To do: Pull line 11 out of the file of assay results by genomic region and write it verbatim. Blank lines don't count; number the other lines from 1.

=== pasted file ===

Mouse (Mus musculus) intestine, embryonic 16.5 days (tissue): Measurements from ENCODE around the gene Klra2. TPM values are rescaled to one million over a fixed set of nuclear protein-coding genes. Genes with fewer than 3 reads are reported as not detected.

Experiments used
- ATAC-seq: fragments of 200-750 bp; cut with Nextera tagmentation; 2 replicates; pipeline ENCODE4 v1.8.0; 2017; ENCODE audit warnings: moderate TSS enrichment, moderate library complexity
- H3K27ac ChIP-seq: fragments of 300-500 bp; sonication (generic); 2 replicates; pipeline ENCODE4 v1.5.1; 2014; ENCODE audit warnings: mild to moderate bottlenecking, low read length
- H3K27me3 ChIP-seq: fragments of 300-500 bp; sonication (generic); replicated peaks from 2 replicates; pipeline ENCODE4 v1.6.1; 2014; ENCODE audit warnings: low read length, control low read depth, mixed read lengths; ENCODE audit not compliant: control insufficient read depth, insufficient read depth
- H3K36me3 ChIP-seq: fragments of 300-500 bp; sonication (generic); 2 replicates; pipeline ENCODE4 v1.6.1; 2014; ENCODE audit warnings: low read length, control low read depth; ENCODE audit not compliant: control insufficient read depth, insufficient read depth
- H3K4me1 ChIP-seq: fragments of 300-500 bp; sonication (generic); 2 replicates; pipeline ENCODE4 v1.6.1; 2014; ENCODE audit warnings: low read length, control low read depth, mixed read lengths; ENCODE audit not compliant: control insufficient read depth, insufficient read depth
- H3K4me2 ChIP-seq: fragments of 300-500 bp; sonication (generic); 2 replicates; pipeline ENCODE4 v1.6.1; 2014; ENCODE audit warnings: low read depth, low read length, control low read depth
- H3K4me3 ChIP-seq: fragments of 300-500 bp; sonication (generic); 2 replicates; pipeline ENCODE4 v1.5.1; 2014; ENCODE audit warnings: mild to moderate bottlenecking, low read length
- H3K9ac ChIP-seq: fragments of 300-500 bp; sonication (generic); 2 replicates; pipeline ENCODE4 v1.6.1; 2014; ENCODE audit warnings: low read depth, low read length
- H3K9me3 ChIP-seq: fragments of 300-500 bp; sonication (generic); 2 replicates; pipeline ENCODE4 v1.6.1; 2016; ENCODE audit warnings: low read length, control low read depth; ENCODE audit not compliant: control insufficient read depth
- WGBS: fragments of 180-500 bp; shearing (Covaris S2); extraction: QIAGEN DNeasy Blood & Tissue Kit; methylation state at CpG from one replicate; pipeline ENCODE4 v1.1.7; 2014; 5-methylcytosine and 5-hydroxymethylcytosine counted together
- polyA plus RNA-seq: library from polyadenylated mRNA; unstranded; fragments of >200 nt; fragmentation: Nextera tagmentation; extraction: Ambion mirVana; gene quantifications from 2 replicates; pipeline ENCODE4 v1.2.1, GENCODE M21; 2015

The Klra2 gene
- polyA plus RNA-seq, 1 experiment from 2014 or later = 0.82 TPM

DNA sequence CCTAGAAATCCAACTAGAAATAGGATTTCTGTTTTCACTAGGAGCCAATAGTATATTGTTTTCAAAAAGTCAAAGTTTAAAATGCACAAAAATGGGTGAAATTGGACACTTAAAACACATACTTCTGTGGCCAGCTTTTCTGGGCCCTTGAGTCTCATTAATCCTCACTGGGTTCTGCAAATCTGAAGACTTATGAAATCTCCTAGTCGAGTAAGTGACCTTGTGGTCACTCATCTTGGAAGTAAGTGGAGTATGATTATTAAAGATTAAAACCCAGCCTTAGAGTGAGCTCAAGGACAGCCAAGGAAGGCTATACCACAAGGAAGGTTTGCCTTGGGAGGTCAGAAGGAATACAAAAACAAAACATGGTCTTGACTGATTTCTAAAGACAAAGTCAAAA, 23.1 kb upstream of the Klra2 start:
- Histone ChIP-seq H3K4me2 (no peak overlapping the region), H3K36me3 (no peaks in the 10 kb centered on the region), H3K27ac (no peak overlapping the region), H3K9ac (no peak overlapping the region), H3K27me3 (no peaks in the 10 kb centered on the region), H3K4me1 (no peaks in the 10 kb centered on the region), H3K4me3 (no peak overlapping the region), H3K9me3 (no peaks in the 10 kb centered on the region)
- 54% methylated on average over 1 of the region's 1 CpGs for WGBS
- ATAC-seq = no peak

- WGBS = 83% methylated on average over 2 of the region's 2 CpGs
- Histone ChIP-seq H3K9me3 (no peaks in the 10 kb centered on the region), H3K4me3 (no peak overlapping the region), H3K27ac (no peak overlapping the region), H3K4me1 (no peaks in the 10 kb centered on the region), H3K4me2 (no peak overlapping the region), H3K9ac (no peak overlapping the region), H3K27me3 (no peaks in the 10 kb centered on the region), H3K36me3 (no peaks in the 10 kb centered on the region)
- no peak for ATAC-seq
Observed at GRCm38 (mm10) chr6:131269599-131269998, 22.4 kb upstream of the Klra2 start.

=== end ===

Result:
- H3K9me3 ChIP-seq: fragments of 300-500 bp; sonication (generic); 2 replicates; pipeline ENCODE4 v1.6.1; 2016; ENCODE audit warnings: low read length, control low read depth; ENCODE audit not compliant: control insufficient read depth